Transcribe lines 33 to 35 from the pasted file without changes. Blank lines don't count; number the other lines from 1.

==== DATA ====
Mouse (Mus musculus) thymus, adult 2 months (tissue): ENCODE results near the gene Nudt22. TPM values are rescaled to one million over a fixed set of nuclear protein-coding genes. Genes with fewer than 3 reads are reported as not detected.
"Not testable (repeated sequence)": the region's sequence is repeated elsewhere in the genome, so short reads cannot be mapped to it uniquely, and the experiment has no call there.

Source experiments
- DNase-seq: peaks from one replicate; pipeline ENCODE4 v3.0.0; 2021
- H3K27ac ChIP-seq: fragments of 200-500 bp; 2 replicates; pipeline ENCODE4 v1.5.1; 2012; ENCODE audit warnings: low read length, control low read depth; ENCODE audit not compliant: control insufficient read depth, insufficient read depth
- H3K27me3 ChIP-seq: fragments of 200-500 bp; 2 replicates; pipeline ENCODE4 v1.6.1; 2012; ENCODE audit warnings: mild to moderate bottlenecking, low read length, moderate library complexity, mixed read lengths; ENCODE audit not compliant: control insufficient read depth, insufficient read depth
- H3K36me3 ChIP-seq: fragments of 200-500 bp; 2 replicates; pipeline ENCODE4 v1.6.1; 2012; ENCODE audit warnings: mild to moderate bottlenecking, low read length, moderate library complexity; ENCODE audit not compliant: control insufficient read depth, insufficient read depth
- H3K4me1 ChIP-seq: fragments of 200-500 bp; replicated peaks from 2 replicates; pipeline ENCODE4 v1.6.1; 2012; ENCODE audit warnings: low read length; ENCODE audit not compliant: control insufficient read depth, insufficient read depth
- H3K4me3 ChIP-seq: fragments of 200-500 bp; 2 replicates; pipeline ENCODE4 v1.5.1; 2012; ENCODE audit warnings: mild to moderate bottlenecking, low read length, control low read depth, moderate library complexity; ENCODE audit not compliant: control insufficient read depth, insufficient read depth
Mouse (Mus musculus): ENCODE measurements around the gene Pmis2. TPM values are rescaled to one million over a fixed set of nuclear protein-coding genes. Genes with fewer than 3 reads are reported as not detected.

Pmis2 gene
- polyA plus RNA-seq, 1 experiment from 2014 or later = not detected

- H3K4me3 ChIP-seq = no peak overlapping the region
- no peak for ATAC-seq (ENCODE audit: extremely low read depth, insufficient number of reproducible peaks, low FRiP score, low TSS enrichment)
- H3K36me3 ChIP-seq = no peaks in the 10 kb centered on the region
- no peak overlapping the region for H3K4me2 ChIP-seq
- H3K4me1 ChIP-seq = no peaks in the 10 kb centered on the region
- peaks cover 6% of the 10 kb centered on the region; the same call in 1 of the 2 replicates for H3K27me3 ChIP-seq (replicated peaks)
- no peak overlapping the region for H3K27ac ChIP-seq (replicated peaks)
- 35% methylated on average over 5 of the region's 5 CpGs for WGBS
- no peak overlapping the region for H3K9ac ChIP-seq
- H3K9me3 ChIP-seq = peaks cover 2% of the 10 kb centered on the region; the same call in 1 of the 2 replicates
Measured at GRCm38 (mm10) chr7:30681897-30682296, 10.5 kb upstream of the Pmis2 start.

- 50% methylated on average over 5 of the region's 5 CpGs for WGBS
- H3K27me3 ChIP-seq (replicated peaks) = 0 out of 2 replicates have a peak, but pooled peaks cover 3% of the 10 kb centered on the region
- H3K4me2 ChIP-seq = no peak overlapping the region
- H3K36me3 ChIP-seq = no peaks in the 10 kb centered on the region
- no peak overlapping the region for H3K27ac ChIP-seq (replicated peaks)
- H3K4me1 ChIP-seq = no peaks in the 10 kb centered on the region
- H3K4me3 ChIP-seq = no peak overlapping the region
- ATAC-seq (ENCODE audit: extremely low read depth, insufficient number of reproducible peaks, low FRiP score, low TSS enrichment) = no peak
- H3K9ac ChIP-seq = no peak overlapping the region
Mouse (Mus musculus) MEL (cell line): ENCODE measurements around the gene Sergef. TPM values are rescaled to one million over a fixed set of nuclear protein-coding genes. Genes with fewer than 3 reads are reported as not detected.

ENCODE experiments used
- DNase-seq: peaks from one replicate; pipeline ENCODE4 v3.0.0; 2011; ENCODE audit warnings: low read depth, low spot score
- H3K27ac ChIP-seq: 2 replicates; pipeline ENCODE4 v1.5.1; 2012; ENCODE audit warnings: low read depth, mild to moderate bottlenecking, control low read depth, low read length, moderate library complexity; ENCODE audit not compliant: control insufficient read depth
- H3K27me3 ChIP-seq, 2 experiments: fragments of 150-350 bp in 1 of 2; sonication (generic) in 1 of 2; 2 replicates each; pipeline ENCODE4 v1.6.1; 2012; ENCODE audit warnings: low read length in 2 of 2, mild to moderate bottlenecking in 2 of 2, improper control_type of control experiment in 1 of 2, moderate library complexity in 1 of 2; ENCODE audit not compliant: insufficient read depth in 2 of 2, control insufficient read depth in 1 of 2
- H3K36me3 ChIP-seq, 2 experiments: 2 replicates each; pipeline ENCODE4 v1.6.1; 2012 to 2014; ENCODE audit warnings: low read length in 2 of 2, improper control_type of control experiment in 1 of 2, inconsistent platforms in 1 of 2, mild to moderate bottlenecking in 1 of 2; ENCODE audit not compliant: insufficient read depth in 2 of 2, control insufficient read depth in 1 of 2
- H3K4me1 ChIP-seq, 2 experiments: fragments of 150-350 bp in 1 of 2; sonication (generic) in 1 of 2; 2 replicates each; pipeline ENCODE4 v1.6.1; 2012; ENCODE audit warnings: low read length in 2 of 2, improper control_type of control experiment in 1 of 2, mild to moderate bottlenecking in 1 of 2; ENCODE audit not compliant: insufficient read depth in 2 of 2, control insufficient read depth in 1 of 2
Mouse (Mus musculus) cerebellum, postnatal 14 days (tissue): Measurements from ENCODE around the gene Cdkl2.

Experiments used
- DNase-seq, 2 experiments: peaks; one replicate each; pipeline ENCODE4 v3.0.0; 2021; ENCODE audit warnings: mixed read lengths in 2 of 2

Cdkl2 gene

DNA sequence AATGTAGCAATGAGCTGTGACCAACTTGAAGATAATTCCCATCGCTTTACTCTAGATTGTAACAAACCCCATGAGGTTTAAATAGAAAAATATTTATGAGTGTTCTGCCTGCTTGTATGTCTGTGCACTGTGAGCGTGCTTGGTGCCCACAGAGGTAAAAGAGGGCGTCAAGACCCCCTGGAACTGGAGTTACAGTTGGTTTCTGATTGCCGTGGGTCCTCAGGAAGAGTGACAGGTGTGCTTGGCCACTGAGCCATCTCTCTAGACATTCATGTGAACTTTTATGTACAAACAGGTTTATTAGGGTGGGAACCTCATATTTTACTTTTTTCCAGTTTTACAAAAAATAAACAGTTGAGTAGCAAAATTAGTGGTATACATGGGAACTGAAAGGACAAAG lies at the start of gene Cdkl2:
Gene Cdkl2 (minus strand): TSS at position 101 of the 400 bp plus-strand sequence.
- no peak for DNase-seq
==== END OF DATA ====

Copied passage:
Mouse (Mus musculus) MEL (cell line): ENCODE measurements around the gene Sergef. TPM values are rescaled to one million over a fixed set of nuclear protein-coding genes. Genes with fewer than 3 reads are reported as not detected.

ENCODE experiments used
- DNase-seq: peaks from one replicate; pipeline ENCODE4 v3.0.0; 2011; ENCODE audit warnings: low read depth, low spot score